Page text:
Country music fans will recognize the title of my article as the name of a chart-topping Sugarland song. For the one or two of you readers who aren’t country music fans, the chorus goes like this:


“I ain't settling for just getting by

I've had enough so so for the rest of my life

Tired of shooting too low, so raise the bar high

Just enough ain't enough this time

I ain't settling for anything less than everything”


Whether Sugarland is currently playing on your iPod or you’ve never heard of the band, the words of their “Settling” song are a perfect introduction to my topic this month. When it comes to dating, I’ve found that most (certainly not all, but most) Catholic singles fall into one of three categories on the “pickiness meter” of what they are looking for in a spouse. These three groups of people are:

1. “Picky

Definition: You have carefully thought through your standards and requirements for what you are looking for in a spouse. You know yourself well, and take into account a person’s temperament, personality, characteristics, interests, faith, and worldview, before beginning a serious relationship or deciding to marry that person.

You look for someone who shares a similar desire for marriage and family life – someone who will be your best friend and your partner on the journey to Heaven. You decline the attentions of those whom you are sure would not make a suitable or compatible marriage partner.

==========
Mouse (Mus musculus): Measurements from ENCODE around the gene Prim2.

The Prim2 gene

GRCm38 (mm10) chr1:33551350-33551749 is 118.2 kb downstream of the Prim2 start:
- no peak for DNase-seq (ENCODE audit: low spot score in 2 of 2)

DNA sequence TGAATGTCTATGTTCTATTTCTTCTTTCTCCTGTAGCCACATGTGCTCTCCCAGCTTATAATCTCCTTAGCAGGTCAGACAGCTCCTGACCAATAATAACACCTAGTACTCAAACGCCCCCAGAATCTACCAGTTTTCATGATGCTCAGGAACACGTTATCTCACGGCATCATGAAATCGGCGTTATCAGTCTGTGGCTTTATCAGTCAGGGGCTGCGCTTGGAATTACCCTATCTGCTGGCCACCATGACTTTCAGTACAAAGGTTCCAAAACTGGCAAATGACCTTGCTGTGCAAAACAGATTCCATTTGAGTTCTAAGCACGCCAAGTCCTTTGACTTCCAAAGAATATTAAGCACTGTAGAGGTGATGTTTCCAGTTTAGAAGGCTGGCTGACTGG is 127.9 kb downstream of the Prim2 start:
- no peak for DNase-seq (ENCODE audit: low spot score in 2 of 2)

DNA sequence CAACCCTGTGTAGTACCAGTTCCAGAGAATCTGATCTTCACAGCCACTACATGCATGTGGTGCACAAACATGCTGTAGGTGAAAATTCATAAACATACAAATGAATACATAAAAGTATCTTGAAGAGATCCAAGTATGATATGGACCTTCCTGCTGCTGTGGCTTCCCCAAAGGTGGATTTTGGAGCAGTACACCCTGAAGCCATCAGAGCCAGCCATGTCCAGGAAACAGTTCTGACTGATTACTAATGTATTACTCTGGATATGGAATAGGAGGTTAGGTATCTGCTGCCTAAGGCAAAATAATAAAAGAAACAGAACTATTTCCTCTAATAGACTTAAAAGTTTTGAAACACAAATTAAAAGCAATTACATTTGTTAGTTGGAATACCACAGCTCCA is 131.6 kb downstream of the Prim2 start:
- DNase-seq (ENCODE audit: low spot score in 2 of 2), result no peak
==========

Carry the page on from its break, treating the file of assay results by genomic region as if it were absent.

Occasionally, friends or family members tease you about being “too picky” when it comes to dating, but you know deep down inside that even though it’s difficult to be patient and wait for the right person, in the long run you are being wise in your relationship decisions and will one day be rewarded with a successful and happy marriage.

2. “Too Picky”

Definition: You keep a long and detailed list of exactly what you want in a mate, down to the age, weight, eye color, and favorite sports team. Your friends and relatives frequently warn you that you’ll never get married because your standards are so unrealistically high. They tell you that John the Baptist or the Blessed Virgin Mary would not pass your checklist of requirements in a spouse. You find nearly every new person you meet “not good enough” to date. Whether you realize it or not, you are looking for a “perfect” spouse, not just “perfect for you.”